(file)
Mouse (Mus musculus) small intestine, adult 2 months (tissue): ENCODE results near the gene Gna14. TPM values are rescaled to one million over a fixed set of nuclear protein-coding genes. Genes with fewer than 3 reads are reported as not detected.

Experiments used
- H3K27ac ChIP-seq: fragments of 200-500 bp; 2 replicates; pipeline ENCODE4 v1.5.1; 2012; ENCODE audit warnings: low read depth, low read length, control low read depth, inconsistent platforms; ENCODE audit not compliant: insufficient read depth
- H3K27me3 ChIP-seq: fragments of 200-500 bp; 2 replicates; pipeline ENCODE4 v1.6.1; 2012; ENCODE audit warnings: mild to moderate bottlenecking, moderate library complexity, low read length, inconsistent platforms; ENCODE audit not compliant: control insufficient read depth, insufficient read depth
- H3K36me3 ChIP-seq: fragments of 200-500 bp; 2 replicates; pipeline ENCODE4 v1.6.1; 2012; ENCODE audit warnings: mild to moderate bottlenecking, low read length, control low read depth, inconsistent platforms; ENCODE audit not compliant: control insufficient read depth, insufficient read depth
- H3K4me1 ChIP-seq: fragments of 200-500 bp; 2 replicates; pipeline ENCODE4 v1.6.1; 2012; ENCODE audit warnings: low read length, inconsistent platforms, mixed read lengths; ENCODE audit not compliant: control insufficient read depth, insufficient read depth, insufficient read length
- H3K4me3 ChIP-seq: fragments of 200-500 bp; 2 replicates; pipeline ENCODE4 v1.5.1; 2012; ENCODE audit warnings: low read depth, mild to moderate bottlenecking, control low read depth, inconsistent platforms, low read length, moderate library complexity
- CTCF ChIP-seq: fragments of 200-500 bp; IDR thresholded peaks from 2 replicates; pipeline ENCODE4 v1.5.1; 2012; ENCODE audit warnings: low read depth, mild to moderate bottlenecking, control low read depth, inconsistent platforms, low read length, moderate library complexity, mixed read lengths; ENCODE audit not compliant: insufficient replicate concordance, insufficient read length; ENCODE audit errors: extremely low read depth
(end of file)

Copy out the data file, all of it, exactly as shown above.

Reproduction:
Mouse (Mus musculus) small intestine, adult 2 months (tissue): ENCODE results near the gene Gna14. TPM values are rescaled to one million over a fixed set of nuclear protein-coding genes. Genes with fewer than 3 reads are reported as not detected.

Experiments used
- H3K27ac ChIP-seq: fragments of 200-500 bp; 2 replicates; pipeline ENCODE4 v1.5.1; 2012; ENCODE audit warnings: low read depth, low read length, control low read depth, inconsistent platforms; ENCODE audit not compliant: insufficient read depth
- H3K27me3 ChIP-seq: fragments of 200-500 bp; 2 replicates; pipeline ENCODE4 v1.6.1; 2012; ENCODE audit warnings: mild to moderate bottlenecking, moderate library complexity, low read length, inconsistent platforms; ENCODE audit not compliant: control insufficient read depth, insufficient read depth
- H3K36me3 ChIP-seq: fragments of 200-500 bp; 2 replicates; pipeline ENCODE4 v1.6.1; 2012; ENCODE audit warnings: mild to moderate bottlenecking, low read length, control low read depth, inconsistent platforms; ENCODE audit not compliant: control insufficient read depth, insufficient read depth
- H3K4me1 ChIP-seq: fragments of 200-500 bp; 2 replicates; pipeline ENCODE4 v1.6.1; 2012; ENCODE audit warnings: low read length, inconsistent platforms, mixed read lengths; ENCODE audit not compliant: control insufficient read depth, insufficient read depth, insufficient read length
- H3K4me3 ChIP-seq: fragments of 200-500 bp; 2 replicates; pipeline ENCODE4 v1.5.1; 2012; ENCODE audit warnings: low read depth, mild to moderate bottlenecking, control low read depth, inconsistent platforms, low read length, moderate library complexity
- CTCF ChIP-seq: fragments of 200-500 bp; IDR thresholded peaks from 2 replicates; pipeline ENCODE4 v1.5.1; 2012; ENCODE audit warnings: low read depth, mild to moderate bottlenecking, control low read depth, inconsistent platforms, low read length, moderate library complexity, mixed read lengths; ENCODE audit not compliant: insufficient replicate concordance, insufficient read length; ENCODE audit errors: extremely low read depth